By properly managing goats, we can help to restore evolutionary grazing disturbance regimes on which ecosystems and endangered species depend. By reducing the growth of grasses, or the thatch that grasses make, goat grazing can facilitate the germination and survival of wildflowers, which also helps restore pollinators. By grazing brush, goats can keep coastal prairies more open, conserving habitat for grassland dependent birds, such as black shouldered kite, burrowing owl, and grasshopper sparrow. When livestock reduces thatch in grasslands, grasses are less competitive and wildflowers flourish; so, endangered butterflies like Bay checkerspot which depends on wildflowers can thrive.
Cautions about Goat Grazing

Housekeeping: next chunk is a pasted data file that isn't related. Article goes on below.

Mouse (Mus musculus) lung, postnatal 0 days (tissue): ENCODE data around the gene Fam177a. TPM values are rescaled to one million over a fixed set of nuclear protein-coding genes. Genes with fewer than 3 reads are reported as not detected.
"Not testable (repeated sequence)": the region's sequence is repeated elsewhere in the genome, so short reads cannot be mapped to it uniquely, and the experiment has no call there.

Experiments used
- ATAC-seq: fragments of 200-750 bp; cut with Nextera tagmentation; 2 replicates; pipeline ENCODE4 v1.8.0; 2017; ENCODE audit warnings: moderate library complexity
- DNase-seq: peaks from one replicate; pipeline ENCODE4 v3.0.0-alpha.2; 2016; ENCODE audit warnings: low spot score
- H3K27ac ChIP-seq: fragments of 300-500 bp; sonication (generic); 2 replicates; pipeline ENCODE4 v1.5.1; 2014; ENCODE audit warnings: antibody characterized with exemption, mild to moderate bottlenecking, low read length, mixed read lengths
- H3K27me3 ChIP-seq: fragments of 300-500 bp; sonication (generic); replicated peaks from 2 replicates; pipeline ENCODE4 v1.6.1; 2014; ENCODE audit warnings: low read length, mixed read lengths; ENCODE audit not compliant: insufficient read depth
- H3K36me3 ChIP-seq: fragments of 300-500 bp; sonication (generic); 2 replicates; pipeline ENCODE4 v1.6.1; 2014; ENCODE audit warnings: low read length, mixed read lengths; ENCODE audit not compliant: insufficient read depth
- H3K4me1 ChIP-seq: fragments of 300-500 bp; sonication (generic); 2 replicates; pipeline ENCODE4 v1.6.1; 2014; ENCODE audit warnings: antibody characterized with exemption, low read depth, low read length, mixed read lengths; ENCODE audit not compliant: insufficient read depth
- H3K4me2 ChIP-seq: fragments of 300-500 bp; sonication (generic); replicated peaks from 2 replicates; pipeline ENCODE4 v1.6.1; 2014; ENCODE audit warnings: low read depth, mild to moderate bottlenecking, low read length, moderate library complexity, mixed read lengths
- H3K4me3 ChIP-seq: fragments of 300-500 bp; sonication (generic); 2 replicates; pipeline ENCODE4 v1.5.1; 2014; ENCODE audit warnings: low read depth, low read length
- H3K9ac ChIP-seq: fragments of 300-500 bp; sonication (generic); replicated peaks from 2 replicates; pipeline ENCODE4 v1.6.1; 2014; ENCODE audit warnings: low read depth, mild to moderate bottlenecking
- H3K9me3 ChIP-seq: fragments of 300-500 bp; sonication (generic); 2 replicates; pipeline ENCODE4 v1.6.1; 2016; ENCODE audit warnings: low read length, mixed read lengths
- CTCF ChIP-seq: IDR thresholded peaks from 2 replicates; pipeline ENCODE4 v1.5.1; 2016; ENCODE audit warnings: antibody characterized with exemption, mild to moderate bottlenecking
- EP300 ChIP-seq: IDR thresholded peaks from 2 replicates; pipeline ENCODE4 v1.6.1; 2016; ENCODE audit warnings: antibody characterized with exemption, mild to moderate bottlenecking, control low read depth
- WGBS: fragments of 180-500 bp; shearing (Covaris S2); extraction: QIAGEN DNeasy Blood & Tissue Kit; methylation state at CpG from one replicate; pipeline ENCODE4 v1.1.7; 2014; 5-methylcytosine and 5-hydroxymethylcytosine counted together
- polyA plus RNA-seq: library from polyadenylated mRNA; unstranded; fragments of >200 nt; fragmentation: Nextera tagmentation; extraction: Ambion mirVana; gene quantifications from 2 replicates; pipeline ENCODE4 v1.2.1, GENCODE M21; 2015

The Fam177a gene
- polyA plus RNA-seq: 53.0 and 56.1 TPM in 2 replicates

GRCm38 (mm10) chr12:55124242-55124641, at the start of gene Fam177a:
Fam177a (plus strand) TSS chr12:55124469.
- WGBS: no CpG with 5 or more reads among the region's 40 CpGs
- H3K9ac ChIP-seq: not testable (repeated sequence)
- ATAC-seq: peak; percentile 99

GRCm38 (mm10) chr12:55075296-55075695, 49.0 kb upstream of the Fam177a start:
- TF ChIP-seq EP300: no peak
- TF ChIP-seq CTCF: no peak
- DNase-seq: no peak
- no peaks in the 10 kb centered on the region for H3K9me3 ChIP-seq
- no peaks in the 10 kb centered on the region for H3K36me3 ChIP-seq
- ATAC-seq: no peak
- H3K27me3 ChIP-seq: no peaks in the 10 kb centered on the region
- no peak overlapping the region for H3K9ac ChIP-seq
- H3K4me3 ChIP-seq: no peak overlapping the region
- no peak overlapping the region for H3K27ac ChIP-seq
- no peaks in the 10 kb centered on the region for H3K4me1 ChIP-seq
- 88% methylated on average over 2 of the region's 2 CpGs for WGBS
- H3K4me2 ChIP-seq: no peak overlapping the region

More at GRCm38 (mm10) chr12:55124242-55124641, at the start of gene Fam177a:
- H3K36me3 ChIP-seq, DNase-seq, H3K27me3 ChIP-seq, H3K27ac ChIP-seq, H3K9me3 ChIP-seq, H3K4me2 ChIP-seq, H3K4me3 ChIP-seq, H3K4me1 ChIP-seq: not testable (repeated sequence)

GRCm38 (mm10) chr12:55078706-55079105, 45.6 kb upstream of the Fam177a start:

Note that I’ve said ‘properly managed’ a lot. Saying ‘goat grazing is good’ is like saying ‘weather is good’ – both statements are nonsensical without details. The four variables to control with livestock grazing are seasonality, intensity, duration, and frequency. Grazing in the winter growing season can help reduce the growth of cool-wet-season grasses and so favor wildflowers (and thistles!). Putting many, many goats in an area is more intense than just a few. Putting many, many goats in an area for a long period of time is more impactful than a short period of time. Returning a herd of goats to an area more- versus less-frequently makes a difference. I just witnessed a recently goat-grazed public park area near San Rafael where there was almost no grass left and the oak and eucalyptus trees had been moderately damaged by goats gnawing through bark. Grazing goats in the early summer certainly made sense to reduce the potential for soil compaction and erosion on the steep slopes I was visiting. But, on the ungrazed adjoining areas, native tarplants were in blossom – I’m not sure if those will come back in the goat grazed area so that pollinators will have something to visit. Small oak trees that had goat munched bark scars from the previous year were dying or dead. I questioned not only the need to graze the ground so hard as to negatively affect native trees, but I also questioned the health and welfare of the animals: was it necessary to make those animals very, very hungry to eat the grass down to near dirt and then start gnawing on tree bark?